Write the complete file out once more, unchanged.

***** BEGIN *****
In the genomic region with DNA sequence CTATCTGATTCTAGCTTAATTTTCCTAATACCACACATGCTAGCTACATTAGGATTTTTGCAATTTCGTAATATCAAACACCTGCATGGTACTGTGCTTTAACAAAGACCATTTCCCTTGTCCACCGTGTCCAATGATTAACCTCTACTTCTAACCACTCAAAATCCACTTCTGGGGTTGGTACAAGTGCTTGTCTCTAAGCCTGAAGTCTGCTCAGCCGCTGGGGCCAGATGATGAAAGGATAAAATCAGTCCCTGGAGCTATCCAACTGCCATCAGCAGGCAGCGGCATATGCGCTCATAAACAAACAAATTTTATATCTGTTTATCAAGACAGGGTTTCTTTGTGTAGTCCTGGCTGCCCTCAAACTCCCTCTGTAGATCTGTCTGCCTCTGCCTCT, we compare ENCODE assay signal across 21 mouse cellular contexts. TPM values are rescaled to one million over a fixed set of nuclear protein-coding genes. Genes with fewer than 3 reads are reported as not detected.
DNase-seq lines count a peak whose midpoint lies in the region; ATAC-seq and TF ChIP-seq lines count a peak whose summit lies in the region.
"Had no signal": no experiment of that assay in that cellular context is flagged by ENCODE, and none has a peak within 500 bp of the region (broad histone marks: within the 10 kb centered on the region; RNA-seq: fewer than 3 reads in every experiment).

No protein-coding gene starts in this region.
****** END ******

In the genomic region with DNA sequence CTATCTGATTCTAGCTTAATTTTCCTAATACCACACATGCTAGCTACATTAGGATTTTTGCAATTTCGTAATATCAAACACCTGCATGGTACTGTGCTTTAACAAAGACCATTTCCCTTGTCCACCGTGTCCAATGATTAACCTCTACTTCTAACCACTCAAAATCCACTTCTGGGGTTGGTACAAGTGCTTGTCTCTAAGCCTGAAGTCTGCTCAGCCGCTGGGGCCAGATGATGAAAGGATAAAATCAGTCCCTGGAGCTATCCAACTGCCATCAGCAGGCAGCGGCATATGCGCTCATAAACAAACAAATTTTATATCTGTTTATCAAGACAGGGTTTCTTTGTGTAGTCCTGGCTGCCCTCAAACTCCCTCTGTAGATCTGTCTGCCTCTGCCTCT, we compare ENCODE assay signal across 21 mouse cellular contexts. TPM values are rescaled to one million over a fixed set of nuclear protein-coding genes. Genes with fewer than 3 reads are reported as not detected.
DNase-seq lines count a peak whose midpoint lies in the region; ATAC-seq and TF ChIP-seq lines count a peak whose summit lies in the region.
"Had no signal": no experiment of that assay in that cellular context is flagged by ENCODE, and none has a peak within 500 bp of the region (broad histone marks: within the 10 kb centered on the region; RNA-seq: fewer than 3 reads in every experiment).

No protein-coding gene starts in this region.